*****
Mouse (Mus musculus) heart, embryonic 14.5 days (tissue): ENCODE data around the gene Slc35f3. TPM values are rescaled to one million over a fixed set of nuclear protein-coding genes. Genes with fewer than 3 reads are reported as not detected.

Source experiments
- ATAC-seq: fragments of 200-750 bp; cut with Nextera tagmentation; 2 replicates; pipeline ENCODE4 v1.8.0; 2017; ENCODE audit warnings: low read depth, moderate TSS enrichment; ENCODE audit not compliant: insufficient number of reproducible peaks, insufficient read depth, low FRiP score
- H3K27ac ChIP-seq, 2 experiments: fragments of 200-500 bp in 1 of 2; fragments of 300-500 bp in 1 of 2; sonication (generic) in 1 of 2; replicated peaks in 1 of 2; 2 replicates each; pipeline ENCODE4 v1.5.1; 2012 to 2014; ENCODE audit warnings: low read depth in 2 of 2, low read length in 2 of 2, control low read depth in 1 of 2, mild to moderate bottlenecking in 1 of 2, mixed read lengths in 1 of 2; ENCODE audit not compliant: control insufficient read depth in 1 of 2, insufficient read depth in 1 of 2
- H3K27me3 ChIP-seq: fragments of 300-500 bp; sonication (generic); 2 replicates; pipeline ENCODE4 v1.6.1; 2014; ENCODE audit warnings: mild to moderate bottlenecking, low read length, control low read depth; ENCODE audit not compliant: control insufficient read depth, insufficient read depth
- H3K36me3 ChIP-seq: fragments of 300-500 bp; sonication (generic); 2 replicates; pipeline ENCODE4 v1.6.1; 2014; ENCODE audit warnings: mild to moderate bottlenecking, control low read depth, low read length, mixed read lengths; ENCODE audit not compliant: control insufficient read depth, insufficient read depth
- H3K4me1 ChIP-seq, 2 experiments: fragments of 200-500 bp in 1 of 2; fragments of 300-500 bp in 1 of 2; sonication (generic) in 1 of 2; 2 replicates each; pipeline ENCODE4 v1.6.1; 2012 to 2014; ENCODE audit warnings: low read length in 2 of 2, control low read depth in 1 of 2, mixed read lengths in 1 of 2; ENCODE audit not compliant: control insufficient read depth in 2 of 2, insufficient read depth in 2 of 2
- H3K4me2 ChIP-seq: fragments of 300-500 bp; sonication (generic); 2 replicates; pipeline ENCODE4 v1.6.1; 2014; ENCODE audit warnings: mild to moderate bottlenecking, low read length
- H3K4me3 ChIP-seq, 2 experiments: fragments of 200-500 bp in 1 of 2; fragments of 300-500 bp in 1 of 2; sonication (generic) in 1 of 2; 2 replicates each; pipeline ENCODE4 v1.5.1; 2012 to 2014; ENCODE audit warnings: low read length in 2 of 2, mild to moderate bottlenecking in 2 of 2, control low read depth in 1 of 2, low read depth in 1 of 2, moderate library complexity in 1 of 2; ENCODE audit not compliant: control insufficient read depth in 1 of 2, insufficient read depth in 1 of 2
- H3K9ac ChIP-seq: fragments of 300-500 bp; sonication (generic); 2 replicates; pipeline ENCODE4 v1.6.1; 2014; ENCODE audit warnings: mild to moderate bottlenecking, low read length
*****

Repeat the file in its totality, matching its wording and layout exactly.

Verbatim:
Mouse (Mus musculus) heart, embryonic 14.5 days (tissue): ENCODE data around the gene Slc35f3. TPM values are rescaled to one million over a fixed set of nuclear protein-coding genes. Genes with fewer than 3 reads are reported as not detected.

Source experiments
- ATAC-seq: fragments of 200-750 bp; cut with Nextera tagmentation; 2 replicates; pipeline ENCODE4 v1.8.0; 2017; ENCODE audit warnings: low read depth, moderate TSS enrichment; ENCODE audit not compliant: insufficient number of reproducible peaks, insufficient read depth, low FRiP score
- H3K27ac ChIP-seq, 2 experiments: fragments of 200-500 bp in 1 of 2; fragments of 300-500 bp in 1 of 2; sonication (generic) in 1 of 2; replicated peaks in 1 of 2; 2 replicates each; pipeline ENCODE4 v1.5.1; 2012 to 2014; ENCODE audit warnings: low read depth in 2 of 2, low read length in 2 of 2, control low read depth in 1 of 2, mild to moderate bottlenecking in 1 of 2, mixed read lengths in 1 of 2; ENCODE audit not compliant: control insufficient read depth in 1 of 2, insufficient read depth in 1 of 2
- H3K27me3 ChIP-seq: fragments of 300-500 bp; sonication (generic); 2 replicates; pipeline ENCODE4 v1.6.1; 2014; ENCODE audit warnings: mild to moderate bottlenecking, low read length, control low read depth; ENCODE audit not compliant: control insufficient read depth, insufficient read depth
- H3K36me3 ChIP-seq: fragments of 300-500 bp; sonication (generic); 2 replicates; pipeline ENCODE4 v1.6.1; 2014; ENCODE audit warnings: mild to moderate bottlenecking, control low read depth, low read length, mixed read lengths; ENCODE audit not compliant: control insufficient read depth, insufficient read depth
- H3K4me1 ChIP-seq, 2 experiments: fragments of 200-500 bp in 1 of 2; fragments of 300-500 bp in 1 of 2; sonication (generic) in 1 of 2; 2 replicates each; pipeline ENCODE4 v1.6.1; 2012 to 2014; ENCODE audit warnings: low read length in 2 of 2, control low read depth in 1 of 2, mixed read lengths in 1 of 2; ENCODE audit not compliant: control insufficient read depth in 2 of 2, insufficient read depth in 2 of 2
- H3K4me2 ChIP-seq: fragments of 300-500 bp; sonication (generic); 2 replicates; pipeline ENCODE4 v1.6.1; 2014; ENCODE audit warnings: mild to moderate bottlenecking, low read length
- H3K4me3 ChIP-seq, 2 experiments: fragments of 200-500 bp in 1 of 2; fragments of 300-500 bp in 1 of 2; sonication (generic) in 1 of 2; 2 replicates each; pipeline ENCODE4 v1.5.1; 2012 to 2014; ENCODE audit warnings: low read length in 2 of 2, mild to moderate bottlenecking in 2 of 2, control low read depth in 1 of 2, low read depth in 1 of 2, moderate library complexity in 1 of 2; ENCODE audit not compliant: control insufficient read depth in 1 of 2, insufficient read depth in 1 of 2
- H3K9ac ChIP-seq: fragments of 300-500 bp; sonication (generic); 2 replicates; pipeline ENCODE4 v1.6.1; 2014; ENCODE audit warnings: mild to moderate bottlenecking, low read length